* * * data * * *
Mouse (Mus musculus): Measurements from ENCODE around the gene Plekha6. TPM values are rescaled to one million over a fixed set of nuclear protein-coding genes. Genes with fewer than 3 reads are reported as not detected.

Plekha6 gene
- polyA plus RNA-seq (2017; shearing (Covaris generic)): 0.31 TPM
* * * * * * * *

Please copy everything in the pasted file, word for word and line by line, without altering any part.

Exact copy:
Mouse (Mus musculus): Measurements from ENCODE around the gene Plekha6. TPM values are rescaled to one million over a fixed set of nuclear protein-coding genes. Genes with fewer than 3 reads are reported as not detected.

Plekha6 gene
- polyA plus RNA-seq (2017; shearing (Covaris generic)): 0.31 TPM